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BBC in the news, Monday

Host Host | 10:44 UK time, Monday, 21 May 2007

Financial Times: Reports that the BBC’s international audience grew by an estimated 11% last year. (link)

The Independent: Interview with Five Live Breakfast presenter Nicky Campbell on his life in media. (link)

The Guardian: Reports that scientists have rejected Panorama’s claims on the radiation risks of wi-fi. (link)

The Guardian: "The BBC director general, Mark Thompson, will present an interim report to the BBC Trust next month proposing annual savings of around 5% a year up to 2013.” (link)


  • 1.
  • At 11:56 AM on 22 May 2007,
  • David Wilson wrote:

re: the link to Guardian article on Panorama.

Has the Panorama team finally given up on producing programmes based on rigourous investigative journalism, in favour of cheap headline grabbing froth stories that boil down to nowt (wi-fi scare being the perfect example)? It seems so what with the Scientology saga one week, and utter wi-fi nonsense the next. What next for the Panorama team? How about "Is the prime Minister actually an alien from the planet zog? - a Panorama investigation has compelling evidence...blah blah..."

I feel embarrassed to be a licence fee payer. Come on BBC, you can do better than this.

  • 2.
  • At 07:40 PM on 22 May 2007,
  • Sue wrote:

I notice you draw attention to The Guardian's criticism of the Panorama programme on Wi-Fi.
I suppose you do know that the scientists offering the criticism before they had even seen it have not done any research in the area and one of them has links to an organisation that receives direct industry funding, namely the Science Media Centre?
It is also interesting that you do not point out the 3 newspapers on Monday that had more balanced article, The Times, The Telegraph and The Daily Mail.
I suppose this means your personal opinion concurs with that of the Guardian and industry?
Technology is all very well, but isn't it time that we 'grew' up and test new tehnologies before they are unleashed?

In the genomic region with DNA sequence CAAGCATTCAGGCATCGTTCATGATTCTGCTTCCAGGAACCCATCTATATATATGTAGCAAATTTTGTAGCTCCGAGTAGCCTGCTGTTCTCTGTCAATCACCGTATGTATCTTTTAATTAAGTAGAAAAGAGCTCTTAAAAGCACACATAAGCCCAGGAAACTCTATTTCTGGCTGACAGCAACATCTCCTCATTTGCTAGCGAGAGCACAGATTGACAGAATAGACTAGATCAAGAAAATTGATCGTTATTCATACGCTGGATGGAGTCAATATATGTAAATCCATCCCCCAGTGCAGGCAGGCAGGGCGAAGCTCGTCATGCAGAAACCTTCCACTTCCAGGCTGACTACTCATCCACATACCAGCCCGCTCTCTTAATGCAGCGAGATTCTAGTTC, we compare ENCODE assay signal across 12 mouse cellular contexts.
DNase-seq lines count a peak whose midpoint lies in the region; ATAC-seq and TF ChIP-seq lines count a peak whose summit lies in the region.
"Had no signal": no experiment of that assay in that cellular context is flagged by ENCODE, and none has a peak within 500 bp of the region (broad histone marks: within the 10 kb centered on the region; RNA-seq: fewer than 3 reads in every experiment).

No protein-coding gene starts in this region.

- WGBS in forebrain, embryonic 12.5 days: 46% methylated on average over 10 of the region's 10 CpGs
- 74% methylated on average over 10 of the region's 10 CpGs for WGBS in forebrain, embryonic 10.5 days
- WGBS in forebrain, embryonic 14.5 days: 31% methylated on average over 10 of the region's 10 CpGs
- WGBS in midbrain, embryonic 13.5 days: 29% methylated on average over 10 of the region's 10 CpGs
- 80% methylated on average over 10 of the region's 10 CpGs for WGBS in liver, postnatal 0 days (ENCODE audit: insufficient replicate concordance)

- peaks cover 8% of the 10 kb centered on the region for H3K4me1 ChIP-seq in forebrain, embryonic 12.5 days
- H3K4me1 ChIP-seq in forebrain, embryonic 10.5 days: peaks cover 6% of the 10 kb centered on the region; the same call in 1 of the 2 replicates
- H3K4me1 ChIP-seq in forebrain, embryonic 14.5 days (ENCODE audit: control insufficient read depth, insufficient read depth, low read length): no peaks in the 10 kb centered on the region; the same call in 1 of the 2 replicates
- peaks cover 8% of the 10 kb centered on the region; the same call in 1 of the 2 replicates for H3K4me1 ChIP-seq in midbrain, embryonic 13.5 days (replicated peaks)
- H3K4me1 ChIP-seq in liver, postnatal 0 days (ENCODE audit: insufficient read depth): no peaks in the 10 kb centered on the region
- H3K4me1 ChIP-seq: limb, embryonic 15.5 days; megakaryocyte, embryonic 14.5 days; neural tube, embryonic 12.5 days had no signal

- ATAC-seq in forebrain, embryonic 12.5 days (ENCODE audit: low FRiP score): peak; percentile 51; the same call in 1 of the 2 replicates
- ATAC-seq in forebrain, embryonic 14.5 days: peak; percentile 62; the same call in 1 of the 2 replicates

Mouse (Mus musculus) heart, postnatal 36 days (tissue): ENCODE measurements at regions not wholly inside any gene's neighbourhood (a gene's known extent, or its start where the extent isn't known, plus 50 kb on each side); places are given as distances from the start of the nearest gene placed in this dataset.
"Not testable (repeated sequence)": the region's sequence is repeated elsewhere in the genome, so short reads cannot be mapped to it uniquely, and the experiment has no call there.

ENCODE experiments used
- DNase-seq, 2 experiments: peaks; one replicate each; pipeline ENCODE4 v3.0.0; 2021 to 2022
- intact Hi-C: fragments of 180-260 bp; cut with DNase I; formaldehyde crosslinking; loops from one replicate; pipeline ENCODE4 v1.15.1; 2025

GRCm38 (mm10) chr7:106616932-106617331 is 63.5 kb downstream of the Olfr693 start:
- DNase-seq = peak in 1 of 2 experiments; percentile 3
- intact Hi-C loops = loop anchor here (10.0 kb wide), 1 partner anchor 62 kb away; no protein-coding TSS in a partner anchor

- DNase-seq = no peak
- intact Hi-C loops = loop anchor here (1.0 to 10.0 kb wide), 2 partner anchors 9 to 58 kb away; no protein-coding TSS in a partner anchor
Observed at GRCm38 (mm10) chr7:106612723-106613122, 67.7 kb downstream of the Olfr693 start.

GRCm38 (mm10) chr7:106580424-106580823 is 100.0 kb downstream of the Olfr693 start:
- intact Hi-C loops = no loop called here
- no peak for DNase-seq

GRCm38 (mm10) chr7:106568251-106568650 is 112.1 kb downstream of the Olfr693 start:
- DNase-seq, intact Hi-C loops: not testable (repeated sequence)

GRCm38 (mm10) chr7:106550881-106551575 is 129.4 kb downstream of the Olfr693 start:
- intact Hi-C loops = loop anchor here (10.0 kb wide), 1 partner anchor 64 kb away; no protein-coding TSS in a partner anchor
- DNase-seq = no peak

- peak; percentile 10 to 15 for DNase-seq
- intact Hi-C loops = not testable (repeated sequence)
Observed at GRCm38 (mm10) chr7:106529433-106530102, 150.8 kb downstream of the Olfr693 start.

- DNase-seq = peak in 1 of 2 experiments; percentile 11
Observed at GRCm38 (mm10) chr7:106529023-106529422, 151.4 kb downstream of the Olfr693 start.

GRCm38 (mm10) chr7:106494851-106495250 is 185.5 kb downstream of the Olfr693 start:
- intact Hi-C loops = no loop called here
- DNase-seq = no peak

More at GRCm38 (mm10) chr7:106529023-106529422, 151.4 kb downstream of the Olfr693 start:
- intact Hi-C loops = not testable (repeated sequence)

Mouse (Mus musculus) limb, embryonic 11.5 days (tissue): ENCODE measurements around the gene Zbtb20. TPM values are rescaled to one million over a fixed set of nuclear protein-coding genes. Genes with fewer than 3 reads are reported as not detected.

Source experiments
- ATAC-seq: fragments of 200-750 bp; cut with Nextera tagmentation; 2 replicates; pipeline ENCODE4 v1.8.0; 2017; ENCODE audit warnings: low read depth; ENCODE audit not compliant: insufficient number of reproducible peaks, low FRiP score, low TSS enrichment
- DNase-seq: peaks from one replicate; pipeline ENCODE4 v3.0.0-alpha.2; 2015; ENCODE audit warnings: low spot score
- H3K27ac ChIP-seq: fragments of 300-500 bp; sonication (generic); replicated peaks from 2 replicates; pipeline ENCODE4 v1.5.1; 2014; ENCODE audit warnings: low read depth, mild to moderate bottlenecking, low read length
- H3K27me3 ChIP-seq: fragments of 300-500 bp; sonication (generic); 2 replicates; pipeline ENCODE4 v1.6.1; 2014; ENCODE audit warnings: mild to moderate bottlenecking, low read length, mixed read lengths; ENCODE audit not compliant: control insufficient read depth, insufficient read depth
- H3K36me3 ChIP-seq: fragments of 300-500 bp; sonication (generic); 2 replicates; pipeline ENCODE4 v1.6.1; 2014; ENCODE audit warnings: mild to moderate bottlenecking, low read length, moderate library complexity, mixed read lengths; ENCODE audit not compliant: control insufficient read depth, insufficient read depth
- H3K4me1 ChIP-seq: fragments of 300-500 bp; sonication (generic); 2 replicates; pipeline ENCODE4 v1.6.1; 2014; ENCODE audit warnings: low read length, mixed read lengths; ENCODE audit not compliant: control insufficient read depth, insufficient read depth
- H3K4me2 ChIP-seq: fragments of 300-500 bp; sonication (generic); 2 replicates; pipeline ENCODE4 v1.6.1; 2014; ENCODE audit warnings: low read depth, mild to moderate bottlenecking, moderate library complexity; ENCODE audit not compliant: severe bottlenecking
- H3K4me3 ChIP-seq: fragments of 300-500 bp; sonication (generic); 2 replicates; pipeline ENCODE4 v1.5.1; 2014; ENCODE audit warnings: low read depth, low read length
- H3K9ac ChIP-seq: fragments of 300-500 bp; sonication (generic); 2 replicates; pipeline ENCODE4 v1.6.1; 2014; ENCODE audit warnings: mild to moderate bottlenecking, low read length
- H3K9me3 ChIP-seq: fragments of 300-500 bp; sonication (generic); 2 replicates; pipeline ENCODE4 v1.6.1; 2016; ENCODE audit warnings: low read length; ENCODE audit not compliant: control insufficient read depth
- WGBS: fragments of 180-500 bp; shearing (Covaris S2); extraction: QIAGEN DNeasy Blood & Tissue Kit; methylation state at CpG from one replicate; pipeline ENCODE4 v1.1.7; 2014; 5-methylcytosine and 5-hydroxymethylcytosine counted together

We haven't tested this one and now it seems there are problems, no one wants to know.
If the journalists aren't doing any proper investigations then what hope for the population at large?

  • 3.
  • At 08:57 PM on 19 Jun 2007,
  • anais (age 11) wrote:

hi im 11 years old and the whole of my school has done a page on there piczo and bebo about madeleine mcann.
this is a message for madeleines parents:... dont worry madeleine is safe we all know that and she will come back safely.
this is a message for the u have children!how would u feel if one of them was taken away.
this is a message for maddie:...u r such a brave girl maddie...dont worry we will find u!

  • 4.
  • At 06:39 AM on 20 Sep 2007,
  • Dr. G. Sue McCann wrote:

The best way to keep pressure on the authorities in Portugal is to keep the press informing the public of the progress. From the USA, we sadly recall the Aruba disappearance of a young American woman on holiday, and the tragic kidnapping of Jon Benet Ramsey, an unsolved case, and the case of Elizabeth Smart, a young teen who was abducted from her home in Utah and subsequently recognized as she walked in town disguised, escorted by her kidnappers. She was recognized because of the ongoing press coverage and photographs seen by the public. The person identifying her "recognized her eyes" despite the rest of her head and face being covered. These cases have both lessons in sorrow and hope for the McCanns. There are a lot of McCann's in America who support your coverage and thank you.

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